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Phillies' starting rotation breakdown for NLDS



In the final part of our three-part series, we saved the best for last and break down the Phillies strongest asset- their starting pitching.

Ever since the Phillies brought back Cliff Lee last December, the expectations for this pitching staff have been sky high. And although the road to get there was a little different than what we all expected, the staff still met everyone’s expectations- and then some. Starters Roy Oswalt and Joe Blanton all missed significant time with injuries. However, rookie Vance Worley literally came out of nowhere to go 11-3 with a 3.01 ERA. At one point, the Phillies had won 14 consecutive games in which he started. Honorable mention goes to Kyle Kendrick, who filled in admirably for 15 starts this season.Four aces photo: Levon Biss- New York Times.

Leading the majors in ERA, complete games and shutouts, this staff is already considered one of the best in major league history. If the Phillies are going to win the World Series, all eyes will be on these guys (and no, I didn’t mean that to rhyme!). Let’s break it down:

The starters

Roy Halladay- Doc had another great season for the Phightins. Although he won two less games in 2011, some Halladay’s all around numbers this year are better than last year’s. His winning percentage (.760 from .677 in 2010), ERA (2.35 from 2.44 in 2010) and strikeouts (220 from 219 in 2010).

Although numbers don’t lie, it seems that Halladay was more dominant last year. He only had one shutout in 2011 compared to his 4 in 2010. Don’t get me wrong, Halladay on his A minus game is pretty much better than anyone in baseball, but to be honest, it seemed that Doc looked like he was laboring at some points during this summer. His innings (although not by much) are down from last year, which is a good thing, because Halladay’s injury in last year’s NLDS may have been the result of the innings he had pitched finally taking its toll on him.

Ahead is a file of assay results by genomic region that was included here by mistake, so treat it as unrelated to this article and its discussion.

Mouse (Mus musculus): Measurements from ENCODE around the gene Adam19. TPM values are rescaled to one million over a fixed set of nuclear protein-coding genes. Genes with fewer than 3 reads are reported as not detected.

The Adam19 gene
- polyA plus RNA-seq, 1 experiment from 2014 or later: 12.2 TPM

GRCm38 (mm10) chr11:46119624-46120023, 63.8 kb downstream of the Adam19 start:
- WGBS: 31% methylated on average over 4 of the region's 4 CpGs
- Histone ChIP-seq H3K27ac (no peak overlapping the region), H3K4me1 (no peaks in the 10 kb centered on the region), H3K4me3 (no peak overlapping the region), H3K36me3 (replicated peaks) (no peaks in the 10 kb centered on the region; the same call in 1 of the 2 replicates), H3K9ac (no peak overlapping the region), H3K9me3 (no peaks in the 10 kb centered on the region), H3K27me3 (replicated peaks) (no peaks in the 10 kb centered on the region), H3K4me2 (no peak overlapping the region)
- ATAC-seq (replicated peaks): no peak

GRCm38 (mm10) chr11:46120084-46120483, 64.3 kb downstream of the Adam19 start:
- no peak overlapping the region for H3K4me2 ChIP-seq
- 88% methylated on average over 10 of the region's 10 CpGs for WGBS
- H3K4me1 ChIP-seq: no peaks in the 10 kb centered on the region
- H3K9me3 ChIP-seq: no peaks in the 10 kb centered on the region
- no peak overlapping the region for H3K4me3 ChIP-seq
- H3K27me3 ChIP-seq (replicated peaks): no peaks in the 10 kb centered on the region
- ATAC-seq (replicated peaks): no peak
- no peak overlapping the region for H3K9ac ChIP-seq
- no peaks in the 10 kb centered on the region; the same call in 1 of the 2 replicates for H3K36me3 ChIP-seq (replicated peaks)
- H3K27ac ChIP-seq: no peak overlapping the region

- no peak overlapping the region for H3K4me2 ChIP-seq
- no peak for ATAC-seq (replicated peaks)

Halladay doesn’t need to throw another no-hitter like he did against the Reds last year, but nine innings and a Phillies win anytime he takes the mound will be just fine.

Cliff Lee-  Although Halladay is more consistent, Lee was clearly more dominant in 2011. His six shutouts (and he was one out away from two more) and his career high 238 strikeouts are only a small part of his spectacular year. Cliff Lee is back to Philly. Photo: Andrea Kohalmi.

In August, Lee joined Hall of Famers Walter Johnson and Bob Gibson as the only pitchers to go at least 5-0 in two separate months in one season with no losses and an ERA under 1.00. And oh yeah, Lee also went 5-0 in June with a 0.21 ERA.

With an ERA just over 1 and a 3-0 career record in division series play, Lee is as reliable as they come in a big game. If the Phillies could take Game 1 against the Cardinals Saturday, they could put themselves in an excellent position if Lee were to pitch one of his typical outings in Game 2.

Cole Hamels-  Out of all the four Phillies starters, Hamels is the one still prone to meltdowns if things go a little awry.  Hamels could be in complete command of a game, then give up a game-tying home run to someone like Val Pascucci.  If Hamels can keep it together, and his stuff is good (which is more often than not), the Phillies will be very tough to beat in any series whether it's five or seven games.

Roy Oswalt-  After barely avoiding a family tragedy to a back injury that was once believed to put his season and career in jeopardy, Oswalt has returned from the disabled list and for the most part has been consistent. The most encouraging factor has been the increase in the velocity of his high rising fastball, which was clocked at 95 mph on Tuesday against Atlanta. Oswalt said he plans to pitch in 2012, and if the Phillies don’t pick up his option, this might be a showcase for other teams to see what he has. Although there was once debate as to whether Oswalt or Worley would be the team’s fourth starter in the playoffs, Oswalt’s 5-1 post season record coupled with some solid starts down the stretch secured his spot.

If Oswalt and the other big three are at the top of their game, there won’t be much for Phillies fans to worry about starting Saturday.

Read Part 1 of the series: The starting eight

Read Part 2 of the series: The bullpen and bench

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Contact Joe Vallee at jvallee@philly2philly.com

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Lee photo: Andrea Kohalmi

In the meantime, Keep On Phightin'